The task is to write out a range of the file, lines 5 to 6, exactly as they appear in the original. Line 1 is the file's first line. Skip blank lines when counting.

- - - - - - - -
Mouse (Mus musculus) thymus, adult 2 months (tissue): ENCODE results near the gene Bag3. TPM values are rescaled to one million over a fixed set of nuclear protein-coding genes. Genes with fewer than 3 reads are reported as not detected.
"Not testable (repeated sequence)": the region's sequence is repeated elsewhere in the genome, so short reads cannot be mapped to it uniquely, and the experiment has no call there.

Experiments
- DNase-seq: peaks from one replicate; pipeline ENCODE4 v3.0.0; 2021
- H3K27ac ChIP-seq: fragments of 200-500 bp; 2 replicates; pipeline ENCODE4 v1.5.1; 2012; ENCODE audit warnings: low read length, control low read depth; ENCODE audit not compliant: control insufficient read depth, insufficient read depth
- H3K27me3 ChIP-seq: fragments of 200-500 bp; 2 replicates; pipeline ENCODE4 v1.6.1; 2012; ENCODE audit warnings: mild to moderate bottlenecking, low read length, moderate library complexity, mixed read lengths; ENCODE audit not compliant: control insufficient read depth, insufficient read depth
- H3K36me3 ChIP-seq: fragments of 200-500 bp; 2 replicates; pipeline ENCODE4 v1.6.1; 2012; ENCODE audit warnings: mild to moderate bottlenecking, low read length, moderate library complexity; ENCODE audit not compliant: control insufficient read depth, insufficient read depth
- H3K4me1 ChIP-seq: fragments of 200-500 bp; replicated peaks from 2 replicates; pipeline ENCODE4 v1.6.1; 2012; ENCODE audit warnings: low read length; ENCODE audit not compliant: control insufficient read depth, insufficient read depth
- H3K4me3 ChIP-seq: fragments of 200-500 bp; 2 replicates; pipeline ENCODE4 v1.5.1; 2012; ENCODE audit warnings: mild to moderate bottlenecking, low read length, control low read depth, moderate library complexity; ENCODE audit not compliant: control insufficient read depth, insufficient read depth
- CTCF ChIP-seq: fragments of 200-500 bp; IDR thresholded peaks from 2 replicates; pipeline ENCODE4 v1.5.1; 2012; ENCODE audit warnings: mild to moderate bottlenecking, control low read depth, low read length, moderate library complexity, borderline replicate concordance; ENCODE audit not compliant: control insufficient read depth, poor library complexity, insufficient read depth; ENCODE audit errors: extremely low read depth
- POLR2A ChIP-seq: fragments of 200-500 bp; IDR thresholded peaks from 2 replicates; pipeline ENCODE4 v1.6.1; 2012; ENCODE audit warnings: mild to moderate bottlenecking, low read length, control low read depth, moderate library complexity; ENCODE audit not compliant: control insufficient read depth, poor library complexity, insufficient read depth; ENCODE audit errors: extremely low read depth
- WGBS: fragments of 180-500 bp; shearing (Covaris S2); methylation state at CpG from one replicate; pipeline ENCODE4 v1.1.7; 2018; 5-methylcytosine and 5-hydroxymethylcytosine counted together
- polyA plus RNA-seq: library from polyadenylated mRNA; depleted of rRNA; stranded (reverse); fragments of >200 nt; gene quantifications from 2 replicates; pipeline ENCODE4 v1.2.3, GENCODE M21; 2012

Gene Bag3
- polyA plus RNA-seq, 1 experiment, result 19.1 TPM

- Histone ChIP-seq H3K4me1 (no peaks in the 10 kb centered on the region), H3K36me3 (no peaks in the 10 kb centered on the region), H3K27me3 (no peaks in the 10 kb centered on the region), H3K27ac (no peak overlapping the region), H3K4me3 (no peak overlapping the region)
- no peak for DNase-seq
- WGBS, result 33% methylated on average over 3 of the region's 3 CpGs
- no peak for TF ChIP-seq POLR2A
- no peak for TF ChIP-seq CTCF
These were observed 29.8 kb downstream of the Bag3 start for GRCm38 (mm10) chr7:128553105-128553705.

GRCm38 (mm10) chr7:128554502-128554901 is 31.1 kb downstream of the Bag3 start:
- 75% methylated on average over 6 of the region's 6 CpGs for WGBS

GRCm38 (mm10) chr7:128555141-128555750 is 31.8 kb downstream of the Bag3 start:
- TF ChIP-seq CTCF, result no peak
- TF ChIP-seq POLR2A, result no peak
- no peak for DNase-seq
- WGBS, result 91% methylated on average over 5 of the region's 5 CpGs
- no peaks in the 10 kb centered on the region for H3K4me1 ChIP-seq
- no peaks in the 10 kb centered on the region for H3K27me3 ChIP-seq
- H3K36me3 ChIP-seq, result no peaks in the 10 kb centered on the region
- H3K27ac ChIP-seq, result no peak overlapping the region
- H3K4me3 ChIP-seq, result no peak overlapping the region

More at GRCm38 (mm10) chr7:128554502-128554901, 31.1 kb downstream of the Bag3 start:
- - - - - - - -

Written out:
- H3K27ac ChIP-seq: fragments of 200-500 bp; 2 replicates; pipeline ENCODE4 v1.5.1; 2012; ENCODE audit warnings: low read length, control low read depth; ENCODE audit not compliant: control insufficient read depth, insufficient read depth
- H3K27me3 ChIP-seq: fragments of 200-500 bp; 2 replicates; pipeline ENCODE4 v1.6.1; 2012; ENCODE audit warnings: mild to moderate bottlenecking, low read length, moderate library complexity, mixed read lengths; ENCODE audit not compliant: control insufficient read depth, insufficient read depth